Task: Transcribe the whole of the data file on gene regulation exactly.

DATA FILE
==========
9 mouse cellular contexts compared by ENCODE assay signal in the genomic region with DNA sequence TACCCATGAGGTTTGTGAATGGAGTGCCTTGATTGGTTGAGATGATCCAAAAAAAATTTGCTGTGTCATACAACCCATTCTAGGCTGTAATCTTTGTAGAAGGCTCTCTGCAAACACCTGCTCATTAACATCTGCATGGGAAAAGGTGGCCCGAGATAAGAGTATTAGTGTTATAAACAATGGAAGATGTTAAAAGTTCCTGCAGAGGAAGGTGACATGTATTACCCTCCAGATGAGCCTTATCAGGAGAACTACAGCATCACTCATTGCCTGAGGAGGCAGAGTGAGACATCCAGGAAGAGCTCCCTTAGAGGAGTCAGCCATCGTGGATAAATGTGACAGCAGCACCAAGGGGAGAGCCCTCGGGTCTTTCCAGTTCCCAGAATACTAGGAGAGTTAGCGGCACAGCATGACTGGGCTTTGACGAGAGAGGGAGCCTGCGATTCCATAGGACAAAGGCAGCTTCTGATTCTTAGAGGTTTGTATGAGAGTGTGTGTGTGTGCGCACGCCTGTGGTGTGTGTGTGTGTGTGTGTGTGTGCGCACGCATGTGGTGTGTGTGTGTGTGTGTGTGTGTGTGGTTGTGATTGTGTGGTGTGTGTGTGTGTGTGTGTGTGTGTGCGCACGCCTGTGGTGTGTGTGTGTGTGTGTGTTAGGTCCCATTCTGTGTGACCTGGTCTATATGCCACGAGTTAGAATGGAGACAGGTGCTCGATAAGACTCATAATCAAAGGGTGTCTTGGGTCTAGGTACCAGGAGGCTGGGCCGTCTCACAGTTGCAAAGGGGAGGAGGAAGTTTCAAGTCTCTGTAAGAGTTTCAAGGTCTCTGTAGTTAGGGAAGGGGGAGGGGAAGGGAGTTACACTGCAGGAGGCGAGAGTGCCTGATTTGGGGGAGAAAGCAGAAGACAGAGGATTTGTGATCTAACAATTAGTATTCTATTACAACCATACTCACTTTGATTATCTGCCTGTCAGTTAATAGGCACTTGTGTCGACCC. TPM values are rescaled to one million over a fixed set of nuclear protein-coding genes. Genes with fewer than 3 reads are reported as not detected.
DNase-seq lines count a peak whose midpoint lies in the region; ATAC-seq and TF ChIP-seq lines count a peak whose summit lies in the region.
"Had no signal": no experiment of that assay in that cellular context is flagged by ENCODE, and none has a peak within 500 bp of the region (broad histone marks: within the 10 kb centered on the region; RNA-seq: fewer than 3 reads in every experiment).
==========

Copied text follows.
9 mouse cellular contexts compared by ENCODE assay signal in the genomic region with DNA sequence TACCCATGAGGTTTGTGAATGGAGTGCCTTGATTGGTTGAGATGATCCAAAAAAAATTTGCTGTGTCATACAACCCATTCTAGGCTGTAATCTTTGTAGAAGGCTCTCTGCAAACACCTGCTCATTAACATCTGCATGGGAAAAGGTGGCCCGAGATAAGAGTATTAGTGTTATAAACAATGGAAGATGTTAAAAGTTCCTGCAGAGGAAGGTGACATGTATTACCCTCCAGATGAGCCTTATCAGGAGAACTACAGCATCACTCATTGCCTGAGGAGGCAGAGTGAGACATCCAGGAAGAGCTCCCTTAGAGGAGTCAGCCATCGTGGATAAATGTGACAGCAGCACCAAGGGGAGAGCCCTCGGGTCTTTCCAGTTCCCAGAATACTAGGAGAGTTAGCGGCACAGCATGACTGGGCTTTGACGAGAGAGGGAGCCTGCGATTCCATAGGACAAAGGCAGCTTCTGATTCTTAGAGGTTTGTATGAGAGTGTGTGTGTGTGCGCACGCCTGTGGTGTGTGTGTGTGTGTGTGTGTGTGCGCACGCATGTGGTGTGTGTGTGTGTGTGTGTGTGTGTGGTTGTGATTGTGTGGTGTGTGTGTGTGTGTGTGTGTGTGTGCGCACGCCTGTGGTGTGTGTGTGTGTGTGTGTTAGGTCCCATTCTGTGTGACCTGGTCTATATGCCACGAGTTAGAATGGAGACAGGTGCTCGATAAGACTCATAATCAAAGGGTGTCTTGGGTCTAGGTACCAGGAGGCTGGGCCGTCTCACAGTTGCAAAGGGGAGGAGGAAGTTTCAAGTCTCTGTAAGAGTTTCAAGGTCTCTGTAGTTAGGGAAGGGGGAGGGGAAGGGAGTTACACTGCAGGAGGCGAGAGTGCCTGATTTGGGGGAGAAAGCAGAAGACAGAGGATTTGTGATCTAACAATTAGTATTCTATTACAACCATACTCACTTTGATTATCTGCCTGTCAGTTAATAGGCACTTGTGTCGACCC. TPM values are rescaled to one million over a fixed set of nuclear protein-coding genes. Genes with fewer than 3 reads are reported as not detected.
DNase-seq lines count a peak whose midpoint lies in the region; ATAC-seq and TF ChIP-seq lines count a peak whose summit lies in the region.
"Had no signal": no experiment of that assay in that cellular context is flagged by ENCODE, and none has a peak within 500 bp of the region (broad histone marks: within the 10 kb centered on the region; RNA-seq: fewer than 3 reads in every experiment).